Sustainable rural #development through livelihood practices. SROI..

SROI – Social return on Investment

It is a lot easier to gauge the social impact an investment is making in rural areas of a developing world country.

Agricultural development is important and crops are a big part of this, especially in India, but, with the increasing lack of water (hydrologists apparently expect severe water shortages in India within the next 10/15 years), and general scarcity which comes with having minimum rainfall (Maharashtra had 12 inch’s during each of the last 2 years and Jharkand 14inches) it is not the best way to bring areas out of poverty.

KGVK have therefore put more emphasis on livestock/livelihood. It’s a much more sustainable model with a lot less effort required. There are still some basic areas for improvement, providing vacinations to prevent illnesses is a seemingly obvious step to work on (vets have just started going to villages) whilst there is still an issue with some livestock getting eaten by wild dogs (some villagers are making pens).

KGVK subsidise the initial investment, asking villagers to provide a minimal contribution to the process. A buck for cross-breeding for instance would usually cost around 3,000 rupees (33 pounds) but only 500 rupees is asked for.

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They will only give livestock if the initial investment is made and also as a group (the community are put into hemogenous SHG’s – self help groups), which normally consist of 20/30 women and another for men (part of the women empowerment model).

Livestock/livelihood options include:-

Goats

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Pigs

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Ducks

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Hens

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Bees (imported from Italy – less aggressive), can earn at least 200 rupees a litre.

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And, whilst not livestock, they come under the same bracket of high yield and low maintenance, these are mushrooms… (Not those types)

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Alot of these livestock options are cross-bred – local goats are bred with a bigger variety, bigger hens are introduced to increase the size of local hens and so on.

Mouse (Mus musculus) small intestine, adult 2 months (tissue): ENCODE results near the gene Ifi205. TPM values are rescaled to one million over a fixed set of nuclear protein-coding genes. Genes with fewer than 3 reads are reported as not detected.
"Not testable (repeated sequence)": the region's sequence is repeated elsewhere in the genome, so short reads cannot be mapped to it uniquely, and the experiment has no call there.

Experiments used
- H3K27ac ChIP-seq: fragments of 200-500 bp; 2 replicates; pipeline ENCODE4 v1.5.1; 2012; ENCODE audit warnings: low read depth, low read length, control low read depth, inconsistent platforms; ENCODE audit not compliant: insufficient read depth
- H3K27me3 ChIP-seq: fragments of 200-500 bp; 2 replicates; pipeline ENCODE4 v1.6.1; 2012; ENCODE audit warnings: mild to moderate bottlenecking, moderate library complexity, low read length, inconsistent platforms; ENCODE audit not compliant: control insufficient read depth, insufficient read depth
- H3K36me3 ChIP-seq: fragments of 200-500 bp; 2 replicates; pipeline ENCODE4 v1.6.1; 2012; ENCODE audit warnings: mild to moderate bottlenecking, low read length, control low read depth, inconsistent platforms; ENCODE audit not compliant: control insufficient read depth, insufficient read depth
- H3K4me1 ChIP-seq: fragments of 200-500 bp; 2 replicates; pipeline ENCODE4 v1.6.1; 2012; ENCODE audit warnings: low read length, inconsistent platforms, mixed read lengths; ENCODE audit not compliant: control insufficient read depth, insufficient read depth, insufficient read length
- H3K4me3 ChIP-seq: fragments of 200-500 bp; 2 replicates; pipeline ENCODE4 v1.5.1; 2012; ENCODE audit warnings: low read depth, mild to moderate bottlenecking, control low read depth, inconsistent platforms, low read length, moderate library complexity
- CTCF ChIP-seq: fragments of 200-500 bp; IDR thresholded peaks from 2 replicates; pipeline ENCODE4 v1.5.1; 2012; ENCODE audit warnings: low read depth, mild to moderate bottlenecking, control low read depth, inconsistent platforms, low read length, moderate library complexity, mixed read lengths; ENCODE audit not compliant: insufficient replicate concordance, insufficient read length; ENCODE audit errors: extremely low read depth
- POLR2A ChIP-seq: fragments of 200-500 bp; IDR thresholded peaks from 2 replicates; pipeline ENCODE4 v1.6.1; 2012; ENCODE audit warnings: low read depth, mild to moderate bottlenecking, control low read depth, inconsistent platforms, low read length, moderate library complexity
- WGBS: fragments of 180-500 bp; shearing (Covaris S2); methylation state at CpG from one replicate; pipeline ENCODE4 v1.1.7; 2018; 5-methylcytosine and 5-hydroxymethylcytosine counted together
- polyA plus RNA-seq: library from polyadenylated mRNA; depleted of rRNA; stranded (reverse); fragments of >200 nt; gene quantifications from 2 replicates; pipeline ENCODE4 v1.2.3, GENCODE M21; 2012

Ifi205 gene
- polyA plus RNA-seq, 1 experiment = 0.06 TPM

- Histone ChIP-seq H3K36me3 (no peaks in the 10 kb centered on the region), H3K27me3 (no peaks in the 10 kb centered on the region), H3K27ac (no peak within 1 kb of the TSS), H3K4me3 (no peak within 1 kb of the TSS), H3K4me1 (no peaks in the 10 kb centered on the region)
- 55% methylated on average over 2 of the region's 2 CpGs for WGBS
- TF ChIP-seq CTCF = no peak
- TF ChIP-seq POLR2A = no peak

A chick can sell for 10 rupees, same as an egg. A chicken can sell for 300 rupees each (alive), whilst it only takes 2 months for a chick to grow into a hen ready to lay eggs. A chicken can produce upto 100/150 eggs a year. It’s the same with ducks too.

They are also putting some thought into fisheries as it will help provide a further income base as well as make use of the ponds that are being created. They also provides extra nutritional benefits.

The best thing about livestock too is that they feed off pretty much anything and when you have straw left over from the various crops it can be used as fodder for the animals to feed off which brings down the amount of waste around.

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Other livestock though, which kgvk don’t add but already exist, are buffalos. Their milk is obviously great for providing nutrients but their faecal matter provides various benefits too and is used in bio gas, for fuel for fires and for building materials all of which can maintain houses in the villages or be sold on to add extra income although this is more likely to just be kept within immediate villages.

These aren’t the only livelihood practices though – entrepreneurship and training are encouraged as a means to improve basic literacy levels and offering skills which provide better opportunities for earning.

Women are being offered the opportunity due to self help groups to ask for advice or help in areas of life that they feel they can or want to add too. Initiatives therefore have been created which encouraged arts and crafts work, something which can be seen commonly as a ‘next step’ for women empowerment and gender equality in developing areas. In this instance women are trained to create various garments from designs they choose which are put forward from KGVK.

Once the designs are made KGVK link them to national markets which helps to provide an income and ultimately helps to improve the levels of respect amongst the community, as before men were seen as the only ones really capable of creating the income due to the physical nature of agricultural work.

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